A friend’s HIV diagnosis put Nestor Estrada on the path to AIDS activism, organizing


Nestor Estrada, above left, with Miranda Grant. Below, Estrada with his husband Cesar Aragon.


DAVID TAFFET  |  Senior Staff Writer
When Nestor Estrada’s friend began showing symptoms of pneumonia, Estrada knew his friend needed to be tested for HIV. As he got sicker, Estrada insisted that he be tested.

Estrada still gets emotional talking about it. He and his friend went together for HIV tests and his friend’s came back positive. That was the first person he knew with HIV.

The next step was to get his friend into treatment and within weeks, the friend’s health began to improve.

“Drugs and treatment are so important,” Estrada said.

Recently, Estrada’s husband, Cesar Aragon, was doing graphics for AIDS Interfaith Network’s upcoming Bloomin’ Ball fundraising gala.

So Estrada began volunteering for the event. He said he had plenty of time because he was between jobs.

Estrada-and-CesarAIN Event Coordinator Miranda Grant said first Estrada was in the office a few days a week. Then every day. Then all day every day.
But when Aragon told him, “You can’t be a socialite forever,” Estrada convinced AIN Executive Director Steven Pace to hire him.
“He basically was working there [already] and we just made it official,” Grant said.

AIN hired Estrada as a consultant and he is now working full-time on the10th annual Bloomin Ball, set for May 14. Then in November, the agency celebrates its 30th anniversary, and Estrada plans to make that event bigger and better than AIN’s annual fall event, The Great Gatsby Party.

In between, there’s Black Tie Dinner, and Estrada said he will be spending a lot of time convincing the community to support the services AIN offers. “If we grow financially, we can reach more clients and touch more lives,” he said.

AIN Executive Director Steven Pace said Estrada’s brought a fresh new energy to Bloomin’ Ball. “His passion and interest as a younger person is refreshing to see,” he said, adding that he is happy to see younger people who didn’t see the height of the AIDS crisis taking an interest in HIV services and prevention.

Estrada “works very hard and brings many new resources and donors to the table,” Pace added.

Over the years, the Howie Daire Center has been among the AIN programs hardest hit by financial cuts. Grant said that the clientele for the center, which offers respite care for people with HIV, has changed to serve an older population. Between 40 and 60 people use the center each day.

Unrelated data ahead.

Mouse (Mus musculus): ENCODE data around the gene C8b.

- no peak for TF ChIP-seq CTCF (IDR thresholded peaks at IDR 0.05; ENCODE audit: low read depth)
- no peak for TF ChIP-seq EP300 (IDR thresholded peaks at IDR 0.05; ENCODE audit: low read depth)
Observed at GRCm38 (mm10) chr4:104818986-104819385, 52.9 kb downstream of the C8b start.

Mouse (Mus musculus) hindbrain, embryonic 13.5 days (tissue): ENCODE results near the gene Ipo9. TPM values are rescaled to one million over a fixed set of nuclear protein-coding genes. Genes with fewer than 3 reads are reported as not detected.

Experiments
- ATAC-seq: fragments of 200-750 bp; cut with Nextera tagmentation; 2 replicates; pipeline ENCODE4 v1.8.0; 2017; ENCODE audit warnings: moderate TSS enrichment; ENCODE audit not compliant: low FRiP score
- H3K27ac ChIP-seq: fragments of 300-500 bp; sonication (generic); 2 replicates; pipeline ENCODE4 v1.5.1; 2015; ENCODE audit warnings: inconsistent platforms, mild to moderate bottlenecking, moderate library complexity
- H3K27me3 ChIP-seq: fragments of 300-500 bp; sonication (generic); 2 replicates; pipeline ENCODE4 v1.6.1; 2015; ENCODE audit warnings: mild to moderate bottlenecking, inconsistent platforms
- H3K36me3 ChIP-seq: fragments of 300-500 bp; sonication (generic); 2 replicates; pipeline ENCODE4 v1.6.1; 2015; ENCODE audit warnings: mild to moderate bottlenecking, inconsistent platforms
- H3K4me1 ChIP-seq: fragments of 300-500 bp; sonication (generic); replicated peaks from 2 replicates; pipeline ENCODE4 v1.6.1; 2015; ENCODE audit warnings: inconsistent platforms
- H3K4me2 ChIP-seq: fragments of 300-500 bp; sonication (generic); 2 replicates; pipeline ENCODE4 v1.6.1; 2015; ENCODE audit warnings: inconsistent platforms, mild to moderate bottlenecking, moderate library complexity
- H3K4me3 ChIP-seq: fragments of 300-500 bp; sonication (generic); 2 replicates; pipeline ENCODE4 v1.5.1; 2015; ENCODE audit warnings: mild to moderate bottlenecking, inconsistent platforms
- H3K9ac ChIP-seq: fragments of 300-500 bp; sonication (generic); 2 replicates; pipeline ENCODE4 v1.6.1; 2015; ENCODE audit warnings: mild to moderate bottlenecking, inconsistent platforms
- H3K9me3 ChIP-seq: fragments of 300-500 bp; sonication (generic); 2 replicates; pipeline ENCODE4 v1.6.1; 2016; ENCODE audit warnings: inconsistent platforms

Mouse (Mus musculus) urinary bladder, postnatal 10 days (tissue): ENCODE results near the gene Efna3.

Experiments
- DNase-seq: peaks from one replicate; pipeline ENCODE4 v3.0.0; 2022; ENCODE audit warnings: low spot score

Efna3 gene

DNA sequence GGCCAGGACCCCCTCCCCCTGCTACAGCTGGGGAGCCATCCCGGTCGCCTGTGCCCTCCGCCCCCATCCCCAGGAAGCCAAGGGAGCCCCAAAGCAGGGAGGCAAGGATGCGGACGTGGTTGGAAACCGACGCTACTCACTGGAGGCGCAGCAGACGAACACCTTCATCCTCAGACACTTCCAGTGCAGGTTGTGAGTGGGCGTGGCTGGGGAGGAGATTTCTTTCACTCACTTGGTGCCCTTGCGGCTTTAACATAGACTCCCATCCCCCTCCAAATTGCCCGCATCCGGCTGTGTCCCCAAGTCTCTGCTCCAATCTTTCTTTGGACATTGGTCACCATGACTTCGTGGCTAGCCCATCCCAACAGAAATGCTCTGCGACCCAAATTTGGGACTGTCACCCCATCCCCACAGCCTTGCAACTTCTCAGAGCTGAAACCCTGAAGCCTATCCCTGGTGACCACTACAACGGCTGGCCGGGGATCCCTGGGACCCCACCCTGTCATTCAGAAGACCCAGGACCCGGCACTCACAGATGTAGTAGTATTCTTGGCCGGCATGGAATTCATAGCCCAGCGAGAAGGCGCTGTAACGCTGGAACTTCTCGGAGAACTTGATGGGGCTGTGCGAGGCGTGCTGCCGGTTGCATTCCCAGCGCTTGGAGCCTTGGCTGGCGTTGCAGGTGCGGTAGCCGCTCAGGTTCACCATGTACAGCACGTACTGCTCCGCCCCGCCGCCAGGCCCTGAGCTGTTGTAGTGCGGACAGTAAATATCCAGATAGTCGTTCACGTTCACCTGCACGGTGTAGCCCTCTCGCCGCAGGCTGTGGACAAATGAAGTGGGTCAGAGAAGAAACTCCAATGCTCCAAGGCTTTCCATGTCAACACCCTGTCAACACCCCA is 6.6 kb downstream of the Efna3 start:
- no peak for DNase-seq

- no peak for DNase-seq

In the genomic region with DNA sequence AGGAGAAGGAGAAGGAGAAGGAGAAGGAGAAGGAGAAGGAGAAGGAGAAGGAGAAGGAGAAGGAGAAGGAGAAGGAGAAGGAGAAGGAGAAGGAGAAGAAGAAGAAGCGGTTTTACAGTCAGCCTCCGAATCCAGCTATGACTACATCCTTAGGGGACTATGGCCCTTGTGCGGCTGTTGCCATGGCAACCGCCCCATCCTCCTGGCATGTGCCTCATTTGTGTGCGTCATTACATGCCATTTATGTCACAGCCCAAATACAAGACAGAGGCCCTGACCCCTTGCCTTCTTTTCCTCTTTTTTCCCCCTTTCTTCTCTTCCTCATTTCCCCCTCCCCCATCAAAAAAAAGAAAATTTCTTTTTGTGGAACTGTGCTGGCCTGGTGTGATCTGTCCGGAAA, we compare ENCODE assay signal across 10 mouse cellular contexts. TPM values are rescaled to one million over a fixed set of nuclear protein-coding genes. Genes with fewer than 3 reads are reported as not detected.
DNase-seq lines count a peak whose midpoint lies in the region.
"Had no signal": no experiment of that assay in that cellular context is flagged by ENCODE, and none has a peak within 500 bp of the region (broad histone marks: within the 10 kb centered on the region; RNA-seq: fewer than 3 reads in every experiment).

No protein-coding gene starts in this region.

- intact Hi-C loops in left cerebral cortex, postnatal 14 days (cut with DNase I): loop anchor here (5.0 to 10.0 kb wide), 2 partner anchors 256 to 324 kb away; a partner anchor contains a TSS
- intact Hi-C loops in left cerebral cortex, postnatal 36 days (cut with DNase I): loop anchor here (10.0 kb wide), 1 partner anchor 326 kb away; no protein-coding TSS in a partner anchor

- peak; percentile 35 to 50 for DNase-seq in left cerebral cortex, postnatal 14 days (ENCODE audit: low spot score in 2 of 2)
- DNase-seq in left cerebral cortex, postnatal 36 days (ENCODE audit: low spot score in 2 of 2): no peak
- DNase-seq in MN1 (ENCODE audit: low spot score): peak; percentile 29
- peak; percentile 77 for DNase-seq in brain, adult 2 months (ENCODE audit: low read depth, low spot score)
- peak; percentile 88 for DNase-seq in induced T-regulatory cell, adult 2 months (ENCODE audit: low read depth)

The agency also provides translation services for everything from diagnoses and treatment to documents needed for everyday living. “Linguistic services not only serves our clients, but agencies throughout the system,” Pace said.

AIN provides transportation services, each year giving clients 140,000 DART passes that allow them to get to doctor’s appointments, pick up medications and go shopping for food. The agency serves people in 13 counties in North Texas with emphasis on Ellis, Navarro and Henderson counties specifically.

In those areas, clients share van rides to come to Dallas for appointments and then spend hours between appointments at the Daire Center. Once all of the appointments are done, they’re given a van ride home.

AIN provide 26,000 meals for clients each year as well, not including meals arranged by volunteers for the agency’s Saturday Night Live weekend meal program.

Grant said groups of friends, offices, churches and other organizations get together to provide dinner for the Saturday Night Live program, held from 2:30-5:30 p.m. at the AIN office. Groups can bring in food themselves or, with about a month’s notice, arrange with Panera Bread or Jason’s Deli to have the meal catered at no cost to the group.

She said the fun part is mixing and mingling and enjoying the meal with the clients once they’ve all been served.

One of Estrada’s goals this summer is to get people to come tour AIN’s new office. They moved a year ago to a complex on Stemmons Freeway, between Inwood Road and Medical Center Drive.

“I want people to have a better understanding of what this small agency is doing,” Estrada said.
AIN may be small, but its reach throughout North Texas is enormous as it makes sure clients can access the services others offer.

This article appeared in the Dallas Voice print edition May 6, 2016.